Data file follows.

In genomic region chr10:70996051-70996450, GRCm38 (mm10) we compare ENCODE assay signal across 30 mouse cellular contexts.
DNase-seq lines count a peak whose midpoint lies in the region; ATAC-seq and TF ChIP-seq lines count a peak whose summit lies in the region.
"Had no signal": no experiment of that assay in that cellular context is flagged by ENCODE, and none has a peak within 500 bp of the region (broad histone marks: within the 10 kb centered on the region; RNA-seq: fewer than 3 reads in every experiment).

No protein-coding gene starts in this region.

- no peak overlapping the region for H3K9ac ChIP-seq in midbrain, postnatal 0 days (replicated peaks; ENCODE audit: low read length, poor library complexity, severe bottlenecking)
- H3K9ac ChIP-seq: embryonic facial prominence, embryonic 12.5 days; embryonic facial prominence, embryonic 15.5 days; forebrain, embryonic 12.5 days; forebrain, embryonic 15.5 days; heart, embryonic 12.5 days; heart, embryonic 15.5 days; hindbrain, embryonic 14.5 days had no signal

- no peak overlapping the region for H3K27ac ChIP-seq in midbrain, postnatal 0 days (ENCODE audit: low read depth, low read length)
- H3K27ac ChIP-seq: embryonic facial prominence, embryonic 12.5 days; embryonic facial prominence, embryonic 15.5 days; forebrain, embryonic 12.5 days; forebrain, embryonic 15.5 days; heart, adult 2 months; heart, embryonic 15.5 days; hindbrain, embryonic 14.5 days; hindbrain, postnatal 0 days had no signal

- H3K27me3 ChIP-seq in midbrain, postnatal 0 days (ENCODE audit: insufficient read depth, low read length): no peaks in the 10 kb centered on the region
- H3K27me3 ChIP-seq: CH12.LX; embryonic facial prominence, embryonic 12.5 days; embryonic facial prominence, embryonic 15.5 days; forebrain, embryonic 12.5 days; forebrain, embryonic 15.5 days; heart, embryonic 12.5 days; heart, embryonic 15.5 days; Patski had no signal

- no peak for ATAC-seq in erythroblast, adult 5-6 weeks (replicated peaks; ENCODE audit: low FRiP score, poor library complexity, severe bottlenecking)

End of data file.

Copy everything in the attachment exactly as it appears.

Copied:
In genomic region chr10:70996051-70996450, GRCm38 (mm10) we compare ENCODE assay signal across 30 mouse cellular contexts.
DNase-seq lines count a peak whose midpoint lies in the region; ATAC-seq and TF ChIP-seq lines count a peak whose summit lies in the region.
"Had no signal": no experiment of that assay in that cellular context is flagged by ENCODE, and none has a peak within 500 bp of the region (broad histone marks: within the 10 kb centered on the region; RNA-seq: fewer than 3 reads in every experiment).

No protein-coding gene starts in this region.

- no peak overlapping the region for H3K9ac ChIP-seq in midbrain, postnatal 0 days (replicated peaks; ENCODE audit: low read length, poor library complexity, severe bottlenecking)
- H3K9ac ChIP-seq: embryonic facial prominence, embryonic 12.5 days; embryonic facial prominence, embryonic 15.5 days; forebrain, embryonic 12.5 days; forebrain, embryonic 15.5 days; heart, embryonic 12.5 days; heart, embryonic 15.5 days; hindbrain, embryonic 14.5 days had no signal

- no peak overlapping the region for H3K27ac ChIP-seq in midbrain, postnatal 0 days (ENCODE audit: low read depth, low read length)
- H3K27ac ChIP-seq: embryonic facial prominence, embryonic 12.5 days; embryonic facial prominence, embryonic 15.5 days; forebrain, embryonic 12.5 days; forebrain, embryonic 15.5 days; heart, adult 2 months; heart, embryonic 15.5 days; hindbrain, embryonic 14.5 days; hindbrain, postnatal 0 days had no signal

- H3K27me3 ChIP-seq in midbrain, postnatal 0 days (ENCODE audit: insufficient read depth, low read length): no peaks in the 10 kb centered on the region
- H3K27me3 ChIP-seq: CH12.LX; embryonic facial prominence, embryonic 12.5 days; embryonic facial prominence, embryonic 15.5 days; forebrain, embryonic 12.5 days; forebrain, embryonic 15.5 days; heart, embryonic 12.5 days; heart, embryonic 15.5 days; Patski had no signal

- no peak for ATAC-seq in erythroblast, adult 5-6 weeks (replicated peaks; ENCODE audit: low FRiP score, poor library complexity, severe bottlenecking)